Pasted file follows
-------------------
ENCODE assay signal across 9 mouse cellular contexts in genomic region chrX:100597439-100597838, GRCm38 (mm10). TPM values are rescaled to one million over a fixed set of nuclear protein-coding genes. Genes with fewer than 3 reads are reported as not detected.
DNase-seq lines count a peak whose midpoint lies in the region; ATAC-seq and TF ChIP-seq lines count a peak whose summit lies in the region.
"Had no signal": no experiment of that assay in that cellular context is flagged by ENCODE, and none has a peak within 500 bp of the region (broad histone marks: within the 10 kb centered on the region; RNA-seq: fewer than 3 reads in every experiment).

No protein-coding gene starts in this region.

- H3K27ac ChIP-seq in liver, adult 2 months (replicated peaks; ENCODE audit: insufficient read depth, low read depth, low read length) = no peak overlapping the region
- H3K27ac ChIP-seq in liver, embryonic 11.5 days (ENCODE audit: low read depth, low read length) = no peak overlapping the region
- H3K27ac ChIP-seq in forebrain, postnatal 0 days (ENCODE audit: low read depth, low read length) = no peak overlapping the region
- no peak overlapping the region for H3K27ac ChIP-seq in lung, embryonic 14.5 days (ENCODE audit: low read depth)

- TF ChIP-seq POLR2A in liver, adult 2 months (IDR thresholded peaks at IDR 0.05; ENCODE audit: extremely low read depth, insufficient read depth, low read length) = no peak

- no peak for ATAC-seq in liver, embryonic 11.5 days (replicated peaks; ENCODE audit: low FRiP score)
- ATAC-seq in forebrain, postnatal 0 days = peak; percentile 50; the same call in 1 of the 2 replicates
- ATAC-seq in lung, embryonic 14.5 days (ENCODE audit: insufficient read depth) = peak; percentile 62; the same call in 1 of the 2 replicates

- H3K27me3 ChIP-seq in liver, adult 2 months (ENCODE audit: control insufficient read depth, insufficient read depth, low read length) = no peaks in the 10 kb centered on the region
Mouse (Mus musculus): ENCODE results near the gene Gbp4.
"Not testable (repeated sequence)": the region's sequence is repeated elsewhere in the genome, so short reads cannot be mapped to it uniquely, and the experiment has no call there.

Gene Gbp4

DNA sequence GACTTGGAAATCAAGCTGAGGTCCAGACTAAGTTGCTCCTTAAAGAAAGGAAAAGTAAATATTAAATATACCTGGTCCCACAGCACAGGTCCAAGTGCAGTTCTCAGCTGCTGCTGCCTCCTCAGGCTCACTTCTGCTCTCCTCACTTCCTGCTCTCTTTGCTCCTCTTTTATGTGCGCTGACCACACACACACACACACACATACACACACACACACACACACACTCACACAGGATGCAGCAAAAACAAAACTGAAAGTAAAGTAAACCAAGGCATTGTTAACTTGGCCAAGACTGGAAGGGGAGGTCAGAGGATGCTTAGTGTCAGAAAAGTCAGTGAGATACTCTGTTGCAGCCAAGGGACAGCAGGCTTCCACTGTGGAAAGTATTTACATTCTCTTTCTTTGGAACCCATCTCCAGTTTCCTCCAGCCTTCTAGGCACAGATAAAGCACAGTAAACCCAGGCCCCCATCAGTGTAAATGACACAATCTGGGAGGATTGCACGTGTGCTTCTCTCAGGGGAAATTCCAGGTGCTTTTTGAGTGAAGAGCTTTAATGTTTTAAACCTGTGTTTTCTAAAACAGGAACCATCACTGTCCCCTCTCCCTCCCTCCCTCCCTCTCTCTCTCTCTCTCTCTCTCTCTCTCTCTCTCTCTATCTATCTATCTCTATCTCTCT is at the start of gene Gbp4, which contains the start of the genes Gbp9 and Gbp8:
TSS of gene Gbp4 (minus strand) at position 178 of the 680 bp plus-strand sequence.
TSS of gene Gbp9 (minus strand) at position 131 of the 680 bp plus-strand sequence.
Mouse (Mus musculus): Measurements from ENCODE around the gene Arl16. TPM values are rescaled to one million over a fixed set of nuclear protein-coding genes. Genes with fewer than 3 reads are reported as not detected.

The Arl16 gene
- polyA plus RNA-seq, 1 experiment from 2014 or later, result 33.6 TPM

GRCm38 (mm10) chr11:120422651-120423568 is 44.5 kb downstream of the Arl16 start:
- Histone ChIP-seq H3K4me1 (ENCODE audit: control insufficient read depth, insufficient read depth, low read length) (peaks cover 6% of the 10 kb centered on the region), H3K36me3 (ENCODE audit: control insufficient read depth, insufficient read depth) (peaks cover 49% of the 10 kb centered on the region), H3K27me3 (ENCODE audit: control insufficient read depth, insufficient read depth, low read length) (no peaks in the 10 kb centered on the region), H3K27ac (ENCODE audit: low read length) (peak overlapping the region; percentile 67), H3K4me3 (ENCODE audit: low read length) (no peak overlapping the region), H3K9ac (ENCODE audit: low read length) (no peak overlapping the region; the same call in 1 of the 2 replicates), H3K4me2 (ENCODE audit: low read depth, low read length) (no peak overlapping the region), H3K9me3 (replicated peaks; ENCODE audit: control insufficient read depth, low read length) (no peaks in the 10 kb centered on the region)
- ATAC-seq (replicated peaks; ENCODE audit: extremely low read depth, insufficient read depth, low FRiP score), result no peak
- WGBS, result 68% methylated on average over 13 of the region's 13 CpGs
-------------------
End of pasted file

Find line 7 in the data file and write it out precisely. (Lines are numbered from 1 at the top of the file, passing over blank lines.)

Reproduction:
- H3K27ac ChIP-seq in forebrain, postnatal 0 days (ENCODE audit: low read depth, low read length) = no peak overlapping the region